EMTF: Emergency Management Task Force.
“Smart Phone” Scam:  Worldwide, roughly 370 million “smart phones” are in use. $15 worth of equipment—illegal in U. S., but obtainable through overseas websites—can remotely turn on and access “smart phones” for conversations, e-mails, text messages, photos and files.  Your location can be tracked (GPS).   Once infected, “smart phone” analysis is difficult and expensive ($2200). “Dumb” phones are far less vulnerable. Preventions:  pass code to lock phone.  Don’t open e-mail links from unknowns. (—Jan/Feb/11, p. 26. 
Winnings Check” scam:  Instructions are to immediately deposit an under $5,000 check and wire a fee claiming the rest of contest “winnings.”  Banks must “make available” (federal law) deposits under $5,000.  Over that, they may wait.  If you spend deposited money and the check is a “dud,” you’re responsible.  Lost is “fee” and amount spent.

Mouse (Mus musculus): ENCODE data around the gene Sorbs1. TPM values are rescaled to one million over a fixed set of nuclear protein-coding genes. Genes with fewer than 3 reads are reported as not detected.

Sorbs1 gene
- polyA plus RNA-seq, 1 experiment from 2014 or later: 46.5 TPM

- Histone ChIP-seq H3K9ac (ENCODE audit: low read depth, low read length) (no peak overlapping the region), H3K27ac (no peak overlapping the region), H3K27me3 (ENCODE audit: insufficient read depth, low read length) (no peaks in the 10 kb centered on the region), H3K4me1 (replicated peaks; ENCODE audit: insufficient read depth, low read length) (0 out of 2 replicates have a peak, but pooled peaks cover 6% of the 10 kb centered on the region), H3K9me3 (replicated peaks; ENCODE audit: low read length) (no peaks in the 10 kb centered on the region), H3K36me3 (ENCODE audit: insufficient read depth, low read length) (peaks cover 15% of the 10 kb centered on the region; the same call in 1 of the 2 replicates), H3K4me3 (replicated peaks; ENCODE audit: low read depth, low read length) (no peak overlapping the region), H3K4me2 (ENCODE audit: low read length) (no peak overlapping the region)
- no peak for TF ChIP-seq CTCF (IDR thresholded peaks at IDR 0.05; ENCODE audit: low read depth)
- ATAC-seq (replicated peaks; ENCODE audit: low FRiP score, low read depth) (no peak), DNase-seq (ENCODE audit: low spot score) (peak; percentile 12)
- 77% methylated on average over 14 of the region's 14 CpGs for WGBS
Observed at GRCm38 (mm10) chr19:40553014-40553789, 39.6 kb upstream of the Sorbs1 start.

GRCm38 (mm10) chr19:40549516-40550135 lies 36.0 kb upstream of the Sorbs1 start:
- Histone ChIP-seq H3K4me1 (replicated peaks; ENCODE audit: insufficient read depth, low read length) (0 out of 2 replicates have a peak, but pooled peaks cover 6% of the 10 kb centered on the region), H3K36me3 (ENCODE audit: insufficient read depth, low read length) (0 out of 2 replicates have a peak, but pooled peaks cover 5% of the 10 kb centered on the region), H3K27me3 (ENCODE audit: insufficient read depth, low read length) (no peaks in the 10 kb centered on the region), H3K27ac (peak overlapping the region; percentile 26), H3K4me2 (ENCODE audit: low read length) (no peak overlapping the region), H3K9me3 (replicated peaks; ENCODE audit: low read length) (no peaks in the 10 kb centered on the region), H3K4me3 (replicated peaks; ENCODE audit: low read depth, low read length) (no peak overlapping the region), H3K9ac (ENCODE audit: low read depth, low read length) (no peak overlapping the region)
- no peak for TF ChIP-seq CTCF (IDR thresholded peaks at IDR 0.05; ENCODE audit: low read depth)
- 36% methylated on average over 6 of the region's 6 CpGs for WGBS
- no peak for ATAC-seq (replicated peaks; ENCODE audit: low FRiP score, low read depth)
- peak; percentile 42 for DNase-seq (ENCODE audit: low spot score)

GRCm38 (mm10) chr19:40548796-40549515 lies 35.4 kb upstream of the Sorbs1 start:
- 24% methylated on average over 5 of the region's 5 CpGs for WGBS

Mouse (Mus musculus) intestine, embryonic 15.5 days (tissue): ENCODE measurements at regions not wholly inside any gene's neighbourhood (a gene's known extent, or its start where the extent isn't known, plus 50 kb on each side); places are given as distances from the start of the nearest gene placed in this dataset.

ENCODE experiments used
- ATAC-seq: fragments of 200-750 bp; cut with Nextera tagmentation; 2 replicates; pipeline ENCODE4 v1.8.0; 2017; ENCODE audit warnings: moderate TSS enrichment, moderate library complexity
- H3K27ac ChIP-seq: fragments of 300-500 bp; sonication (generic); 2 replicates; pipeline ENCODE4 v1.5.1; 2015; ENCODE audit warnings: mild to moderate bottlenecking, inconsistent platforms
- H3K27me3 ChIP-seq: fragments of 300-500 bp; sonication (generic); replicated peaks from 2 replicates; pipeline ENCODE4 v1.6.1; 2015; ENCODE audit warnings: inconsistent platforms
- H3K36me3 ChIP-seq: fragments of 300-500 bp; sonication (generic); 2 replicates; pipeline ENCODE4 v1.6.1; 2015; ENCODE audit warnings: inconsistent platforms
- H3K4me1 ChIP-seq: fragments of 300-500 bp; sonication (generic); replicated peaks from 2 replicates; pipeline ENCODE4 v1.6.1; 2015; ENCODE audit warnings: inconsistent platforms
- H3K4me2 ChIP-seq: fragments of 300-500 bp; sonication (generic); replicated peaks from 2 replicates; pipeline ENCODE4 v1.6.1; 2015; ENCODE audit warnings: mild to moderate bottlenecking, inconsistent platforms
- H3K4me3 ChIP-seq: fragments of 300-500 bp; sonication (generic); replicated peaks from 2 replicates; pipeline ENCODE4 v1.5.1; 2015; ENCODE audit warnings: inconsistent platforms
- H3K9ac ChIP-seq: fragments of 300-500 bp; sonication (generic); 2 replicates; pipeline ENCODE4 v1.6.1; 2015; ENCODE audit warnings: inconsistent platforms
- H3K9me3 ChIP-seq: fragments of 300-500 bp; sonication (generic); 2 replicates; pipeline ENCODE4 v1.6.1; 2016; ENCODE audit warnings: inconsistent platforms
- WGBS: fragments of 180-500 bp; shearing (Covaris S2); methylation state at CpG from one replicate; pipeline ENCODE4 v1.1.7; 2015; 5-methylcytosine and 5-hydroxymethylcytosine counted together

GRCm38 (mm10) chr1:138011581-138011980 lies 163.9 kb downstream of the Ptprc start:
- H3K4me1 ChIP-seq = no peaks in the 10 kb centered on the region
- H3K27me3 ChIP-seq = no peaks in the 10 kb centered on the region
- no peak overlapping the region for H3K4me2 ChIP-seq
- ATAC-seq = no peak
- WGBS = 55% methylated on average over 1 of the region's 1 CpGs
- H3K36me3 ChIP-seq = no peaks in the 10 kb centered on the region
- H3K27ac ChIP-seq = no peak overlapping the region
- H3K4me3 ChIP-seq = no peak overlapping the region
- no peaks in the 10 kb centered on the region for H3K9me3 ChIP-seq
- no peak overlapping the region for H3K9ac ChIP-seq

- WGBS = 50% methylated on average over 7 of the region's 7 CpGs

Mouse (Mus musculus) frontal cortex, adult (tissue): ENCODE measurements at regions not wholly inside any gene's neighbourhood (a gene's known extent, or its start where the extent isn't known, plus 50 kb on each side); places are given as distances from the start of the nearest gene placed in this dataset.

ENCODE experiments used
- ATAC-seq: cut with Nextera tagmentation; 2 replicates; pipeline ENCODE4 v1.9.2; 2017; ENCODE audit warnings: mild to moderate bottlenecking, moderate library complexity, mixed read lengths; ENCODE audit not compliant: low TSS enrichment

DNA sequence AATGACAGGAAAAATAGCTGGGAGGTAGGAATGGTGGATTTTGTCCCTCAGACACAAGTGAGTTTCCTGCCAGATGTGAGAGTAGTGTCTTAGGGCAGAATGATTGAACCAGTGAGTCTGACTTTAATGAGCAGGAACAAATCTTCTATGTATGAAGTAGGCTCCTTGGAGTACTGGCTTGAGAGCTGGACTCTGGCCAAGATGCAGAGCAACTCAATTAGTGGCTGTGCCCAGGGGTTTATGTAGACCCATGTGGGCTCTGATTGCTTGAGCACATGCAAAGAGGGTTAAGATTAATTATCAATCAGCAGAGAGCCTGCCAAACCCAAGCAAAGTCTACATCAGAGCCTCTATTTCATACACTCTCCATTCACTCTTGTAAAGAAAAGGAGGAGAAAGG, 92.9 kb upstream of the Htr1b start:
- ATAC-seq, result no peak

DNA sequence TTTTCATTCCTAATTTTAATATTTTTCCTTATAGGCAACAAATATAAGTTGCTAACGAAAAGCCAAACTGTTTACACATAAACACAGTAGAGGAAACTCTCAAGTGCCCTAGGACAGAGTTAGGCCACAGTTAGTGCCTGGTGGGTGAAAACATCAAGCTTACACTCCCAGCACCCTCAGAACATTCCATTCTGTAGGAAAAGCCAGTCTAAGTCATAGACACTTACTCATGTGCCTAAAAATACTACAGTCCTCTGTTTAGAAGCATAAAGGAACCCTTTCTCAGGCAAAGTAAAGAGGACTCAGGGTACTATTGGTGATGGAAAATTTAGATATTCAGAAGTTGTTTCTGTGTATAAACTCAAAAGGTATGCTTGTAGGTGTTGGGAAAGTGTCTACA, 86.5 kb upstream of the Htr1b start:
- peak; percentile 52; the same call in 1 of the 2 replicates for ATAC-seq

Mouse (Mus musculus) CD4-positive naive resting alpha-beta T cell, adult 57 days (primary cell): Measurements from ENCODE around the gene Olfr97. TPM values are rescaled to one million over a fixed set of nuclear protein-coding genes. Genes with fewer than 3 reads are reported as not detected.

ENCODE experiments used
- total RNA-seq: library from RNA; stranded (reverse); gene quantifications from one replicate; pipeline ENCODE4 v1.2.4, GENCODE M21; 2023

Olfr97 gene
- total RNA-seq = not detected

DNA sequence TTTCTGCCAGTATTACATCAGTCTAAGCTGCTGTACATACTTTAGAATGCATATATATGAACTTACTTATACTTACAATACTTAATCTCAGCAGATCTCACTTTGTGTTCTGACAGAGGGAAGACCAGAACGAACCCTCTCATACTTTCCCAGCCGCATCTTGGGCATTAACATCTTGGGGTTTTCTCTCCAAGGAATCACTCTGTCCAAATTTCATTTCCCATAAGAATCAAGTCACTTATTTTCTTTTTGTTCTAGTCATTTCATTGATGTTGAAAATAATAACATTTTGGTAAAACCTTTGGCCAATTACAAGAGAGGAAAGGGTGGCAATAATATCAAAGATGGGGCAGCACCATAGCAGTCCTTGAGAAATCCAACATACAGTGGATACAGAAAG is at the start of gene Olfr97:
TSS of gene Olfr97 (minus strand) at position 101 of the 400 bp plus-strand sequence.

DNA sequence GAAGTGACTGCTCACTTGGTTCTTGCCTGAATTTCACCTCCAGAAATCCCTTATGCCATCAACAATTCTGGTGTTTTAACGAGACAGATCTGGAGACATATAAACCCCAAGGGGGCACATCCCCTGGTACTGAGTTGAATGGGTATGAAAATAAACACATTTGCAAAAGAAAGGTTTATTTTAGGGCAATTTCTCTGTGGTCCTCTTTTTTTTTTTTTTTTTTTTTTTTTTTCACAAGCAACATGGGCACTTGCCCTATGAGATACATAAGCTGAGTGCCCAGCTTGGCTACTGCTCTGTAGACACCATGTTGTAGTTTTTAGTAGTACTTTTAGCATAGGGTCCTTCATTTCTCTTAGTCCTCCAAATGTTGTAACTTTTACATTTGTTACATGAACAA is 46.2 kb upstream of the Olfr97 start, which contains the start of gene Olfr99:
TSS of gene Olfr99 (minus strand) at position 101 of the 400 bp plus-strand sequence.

“Applebee’s Gift Cards:” If you receive an “award”/“gift” through mail, on the web or a chain e-mail, or an offer of a free Applebee’s Gift Card, BEWARE.  If it looks too good to be true, it likely is.
Jury scam (FBI warning):  Someone phones, claiming to be a ‘Jury DUTY Coordinator’.  He/she states, “you may have missed answering a jury summons.”  You deny.  You are asked for social security number and date of birth so the summons can be cancelled.  You may be threatened with arrest warrant.  If you comply, your identity can be stolen.  This fraud has been reported in 11 states and is spreading.  Beware of phone or other “intimidation.”   
FRAUD WARNING SIGNS:  Sounds too good to be true/pressures.  “Must act immediately.” “Success guaranteed.”  Promises unusually high returns.  Requires upfront investment, (even free prize).  Buyers want to overpay you and have you send them the  difference. Something just “doesn’t seem right.” 
Be an informedconsumerInformyour children. Teach them to be skeptical.  Take an active interest in aging parents’ finances. Share information/use social networking about scams with friends and family.